244 Unknown_Attribute       0x0000   099   099   010    Old_age   Offline      -       4128812

SMART Error Log not supported

SMART Self-test log structure revision number 1
Num  Test_Description    Status                  Remaining  LifeTime(hours)  LBA_of_first_error
# 1  Short offline       Completed without error       00%      3282         -
# 2  Short offline       Completed without error       00%      3282         -

SMART Selective self-test log data structure revision number 1
 SPAN  MIN_LBA  MAX_LBA  CURRENT_TEST_STATUS
    1        0        0  Not_testing
    2        0        0  Not_testing
    3        0        0  Not_testing
    4        0        0  Not_testing
    5        0        0  Not_testing
Selective self-test flags (0x0):
  After scanning selected spans, do NOT read-scan remainder of disk.
If Selective self-test is pending on power-up, resume after 0 minute delay.

I have wiped out the disk, created a new partition table etc. Nothing seems to have worked.
Please tell me If I should provide more info. I would be grateful for your help to resolve this issue.

I probably shouldn’t say anything about ARM stuff as I’ve never used that. :wink:

But in /etc/fstab, shouldn’t the / partition be declared before /boot partition?
And you have a gpt disk, does that work (without an extra partition) with our ARM install?

1 Like

Here is the function in charge of partitioning the disk from install-image-V2.5.sh:

function partition_RPi4() {
   parted --script -a minimal $devicename \
   mklabel gpt \
   unit MiB \
   mkpart primary fat32 2MiB 202MiB \
   mkpart primary ext4 202MiB $devicesize"MiB" \
   quit
}

I don’t know. I wouldn’t think that it should matter but I can try and report back.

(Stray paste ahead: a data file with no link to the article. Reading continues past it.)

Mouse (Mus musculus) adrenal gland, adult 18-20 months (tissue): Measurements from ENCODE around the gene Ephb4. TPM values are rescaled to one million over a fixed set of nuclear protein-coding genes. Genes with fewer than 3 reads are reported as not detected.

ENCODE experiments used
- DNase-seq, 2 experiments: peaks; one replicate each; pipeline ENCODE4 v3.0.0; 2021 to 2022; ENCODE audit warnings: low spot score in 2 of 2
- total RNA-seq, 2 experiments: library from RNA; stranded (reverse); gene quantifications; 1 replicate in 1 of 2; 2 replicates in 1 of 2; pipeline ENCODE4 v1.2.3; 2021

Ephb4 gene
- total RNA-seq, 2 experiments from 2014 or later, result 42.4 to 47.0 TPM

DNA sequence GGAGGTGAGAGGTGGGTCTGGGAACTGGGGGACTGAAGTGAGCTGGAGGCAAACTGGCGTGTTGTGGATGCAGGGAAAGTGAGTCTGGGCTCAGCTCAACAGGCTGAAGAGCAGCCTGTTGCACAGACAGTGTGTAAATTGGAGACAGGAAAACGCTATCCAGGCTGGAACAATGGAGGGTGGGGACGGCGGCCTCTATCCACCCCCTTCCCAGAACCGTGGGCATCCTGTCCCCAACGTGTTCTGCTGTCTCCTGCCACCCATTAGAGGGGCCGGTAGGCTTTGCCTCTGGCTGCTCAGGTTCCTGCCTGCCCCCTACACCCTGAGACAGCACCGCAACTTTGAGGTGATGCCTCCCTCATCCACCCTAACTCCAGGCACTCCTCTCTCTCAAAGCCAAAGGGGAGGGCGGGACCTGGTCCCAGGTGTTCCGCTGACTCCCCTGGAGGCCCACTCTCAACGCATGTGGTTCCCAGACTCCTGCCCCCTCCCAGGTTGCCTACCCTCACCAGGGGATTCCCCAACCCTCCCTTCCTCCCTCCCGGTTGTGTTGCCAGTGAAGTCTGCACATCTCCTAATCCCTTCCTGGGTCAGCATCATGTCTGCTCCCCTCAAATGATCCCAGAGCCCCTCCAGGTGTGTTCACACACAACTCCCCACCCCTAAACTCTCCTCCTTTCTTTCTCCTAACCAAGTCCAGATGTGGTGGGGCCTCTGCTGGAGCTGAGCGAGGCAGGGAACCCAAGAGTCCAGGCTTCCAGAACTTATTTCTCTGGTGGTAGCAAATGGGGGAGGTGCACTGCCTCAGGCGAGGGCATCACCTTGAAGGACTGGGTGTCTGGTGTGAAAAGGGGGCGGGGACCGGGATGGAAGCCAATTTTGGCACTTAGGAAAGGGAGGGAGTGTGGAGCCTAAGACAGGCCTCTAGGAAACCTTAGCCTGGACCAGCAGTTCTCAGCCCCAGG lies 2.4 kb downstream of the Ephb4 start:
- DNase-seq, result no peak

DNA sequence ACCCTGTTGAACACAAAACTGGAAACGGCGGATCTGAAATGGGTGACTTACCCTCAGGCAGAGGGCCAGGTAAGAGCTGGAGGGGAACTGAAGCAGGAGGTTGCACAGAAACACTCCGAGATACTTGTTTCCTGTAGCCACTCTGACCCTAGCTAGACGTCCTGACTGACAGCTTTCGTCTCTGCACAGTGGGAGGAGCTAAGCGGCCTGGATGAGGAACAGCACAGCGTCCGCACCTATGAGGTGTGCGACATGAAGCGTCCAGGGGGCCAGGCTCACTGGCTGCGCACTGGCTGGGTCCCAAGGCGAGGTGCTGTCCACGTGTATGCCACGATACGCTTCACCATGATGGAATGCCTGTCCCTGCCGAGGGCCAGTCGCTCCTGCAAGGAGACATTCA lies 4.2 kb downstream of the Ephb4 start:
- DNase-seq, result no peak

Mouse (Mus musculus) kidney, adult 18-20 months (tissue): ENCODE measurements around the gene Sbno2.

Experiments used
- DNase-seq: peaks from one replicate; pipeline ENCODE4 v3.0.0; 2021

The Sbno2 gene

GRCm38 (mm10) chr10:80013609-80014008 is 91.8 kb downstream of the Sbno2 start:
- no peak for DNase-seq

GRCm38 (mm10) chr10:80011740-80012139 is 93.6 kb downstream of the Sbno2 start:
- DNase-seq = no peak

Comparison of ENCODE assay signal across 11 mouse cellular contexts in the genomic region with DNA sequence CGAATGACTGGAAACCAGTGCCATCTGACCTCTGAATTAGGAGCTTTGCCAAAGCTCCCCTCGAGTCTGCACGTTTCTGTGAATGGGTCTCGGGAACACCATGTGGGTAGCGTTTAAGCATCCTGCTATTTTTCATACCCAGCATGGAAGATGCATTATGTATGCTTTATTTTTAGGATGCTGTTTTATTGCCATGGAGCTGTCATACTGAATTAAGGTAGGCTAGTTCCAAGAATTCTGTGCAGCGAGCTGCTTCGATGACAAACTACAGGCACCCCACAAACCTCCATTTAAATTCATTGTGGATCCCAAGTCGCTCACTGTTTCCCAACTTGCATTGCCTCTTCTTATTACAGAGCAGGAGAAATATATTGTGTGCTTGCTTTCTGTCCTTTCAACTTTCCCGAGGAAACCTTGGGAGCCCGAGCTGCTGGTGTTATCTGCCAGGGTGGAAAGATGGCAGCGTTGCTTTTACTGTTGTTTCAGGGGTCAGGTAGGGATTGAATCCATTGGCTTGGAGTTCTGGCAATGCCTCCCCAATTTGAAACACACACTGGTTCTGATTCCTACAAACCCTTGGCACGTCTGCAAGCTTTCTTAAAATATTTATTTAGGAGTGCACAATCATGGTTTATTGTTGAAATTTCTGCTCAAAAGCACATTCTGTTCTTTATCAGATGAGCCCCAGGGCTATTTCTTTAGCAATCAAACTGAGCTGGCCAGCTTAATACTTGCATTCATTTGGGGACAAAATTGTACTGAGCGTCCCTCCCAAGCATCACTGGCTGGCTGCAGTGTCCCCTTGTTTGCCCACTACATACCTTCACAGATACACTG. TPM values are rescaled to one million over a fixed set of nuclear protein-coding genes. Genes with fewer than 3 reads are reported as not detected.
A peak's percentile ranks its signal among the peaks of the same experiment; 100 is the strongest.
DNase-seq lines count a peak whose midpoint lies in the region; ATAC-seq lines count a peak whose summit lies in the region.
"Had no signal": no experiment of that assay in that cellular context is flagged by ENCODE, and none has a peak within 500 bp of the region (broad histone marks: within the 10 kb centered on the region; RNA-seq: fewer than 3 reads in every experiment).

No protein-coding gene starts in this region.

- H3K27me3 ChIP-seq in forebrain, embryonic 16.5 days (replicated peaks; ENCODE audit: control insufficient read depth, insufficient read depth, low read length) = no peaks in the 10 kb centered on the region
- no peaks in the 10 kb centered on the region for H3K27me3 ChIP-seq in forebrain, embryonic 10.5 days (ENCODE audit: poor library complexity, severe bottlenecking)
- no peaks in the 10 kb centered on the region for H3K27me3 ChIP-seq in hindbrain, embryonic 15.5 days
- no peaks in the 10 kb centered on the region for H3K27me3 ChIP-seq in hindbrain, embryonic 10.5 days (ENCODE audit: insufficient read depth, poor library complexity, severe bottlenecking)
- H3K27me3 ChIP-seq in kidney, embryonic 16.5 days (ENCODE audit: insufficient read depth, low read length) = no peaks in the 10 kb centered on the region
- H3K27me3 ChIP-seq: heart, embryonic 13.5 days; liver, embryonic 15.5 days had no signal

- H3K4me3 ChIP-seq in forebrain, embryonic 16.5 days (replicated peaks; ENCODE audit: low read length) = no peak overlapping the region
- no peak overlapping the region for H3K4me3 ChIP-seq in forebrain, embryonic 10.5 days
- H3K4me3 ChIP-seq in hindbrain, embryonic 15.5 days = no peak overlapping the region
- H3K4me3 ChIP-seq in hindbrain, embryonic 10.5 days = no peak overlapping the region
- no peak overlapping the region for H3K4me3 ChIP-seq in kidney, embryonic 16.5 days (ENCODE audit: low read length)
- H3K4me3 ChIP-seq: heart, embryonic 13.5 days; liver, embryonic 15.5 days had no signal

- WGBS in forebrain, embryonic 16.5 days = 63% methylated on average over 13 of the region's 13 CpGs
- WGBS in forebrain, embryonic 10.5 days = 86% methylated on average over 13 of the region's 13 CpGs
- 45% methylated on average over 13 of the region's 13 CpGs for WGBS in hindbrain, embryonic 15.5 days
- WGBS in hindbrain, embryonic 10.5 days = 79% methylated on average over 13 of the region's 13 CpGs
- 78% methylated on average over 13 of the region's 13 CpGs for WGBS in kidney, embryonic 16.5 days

Edit: Not sure if the SSD part still needs to be done manually:

Changing the order of the entries in /etc/fstab didn’t make any difference :slightly_frowning_face:

OK. Sorry to waste your time, I will be silent about ARM. :face_in_clouds:

1 Like

No worries! I appreciate your input! I welcome all the perspective and insights!
:enos_flag:

1 Like

Some updates:

I followed the instructions posted by @Pudge here:

[ARM] Raspberry Pi Kernel update & 64 Bit on SSD

I have succeeded in installing the base system on a SD card and also replaced the Arch kernel with the one from RPi foundation. All is well, the system boots up and I can log in as root or the alarm user.

Next step would be to clone the system into the SSD.

I need to go out for some “real life” errands. When I get back, I’ll go ahead with the rest of the instructions. Will keep you posted.

2 Likes

Back to report that it all worked out fine following literally the instructions for manual installation as per the link posted above.

Thank you all EnOS’ team!
:purple_heart:

3 Likes

Sorry for the late reply. I didn’t get a chance to even boot up my computer until 5 P.M.

If you have gotten the install to work, is there anything I can do to make the instructions clearer?

Out of curiosity, what DE / WM did you choose?

Pudge

1 Like

Hi @pudge!

Thanks for your reply! And for all the work and time you put into making EnOS ARM possible!

I guess the failure was more because of my misunderstanding of the 3-step installation process than unclear instructions.

I went with the manual instructions that you had posted before since I felt the process is a bit more transparent. Once I understood how every piece fits together, it was an smooth ride.

I chose Gnome for this installation, it works just beautifully and boots up around 315-320 MB memory usage. Let them say Gnome is bloat but not on this install :wink:

I will be creating new user accounts to try some of the other DEs/WMs.

If there is anything special you want me to test, just let me know.

1 Like

You mentioned that you used install-image-V2.5.sh to install a base system.
Then:
install-image-V2.5.sh should have copied a script named “RPi4-test-kernel-2” into the / (root) directory.

GitHub site

https://github.com/endeavouros-arm/image-install

Using this stament in install-image-V2.sh at line 261

cp RPi4-test-kernel-2 MP2/root

Next, step would be to put the micro SD into the RPi4 device. Hook up peripherals keyboard, mouse, monitor, Ethernet, and plug the USB SSD device to a USB 3.0 connector.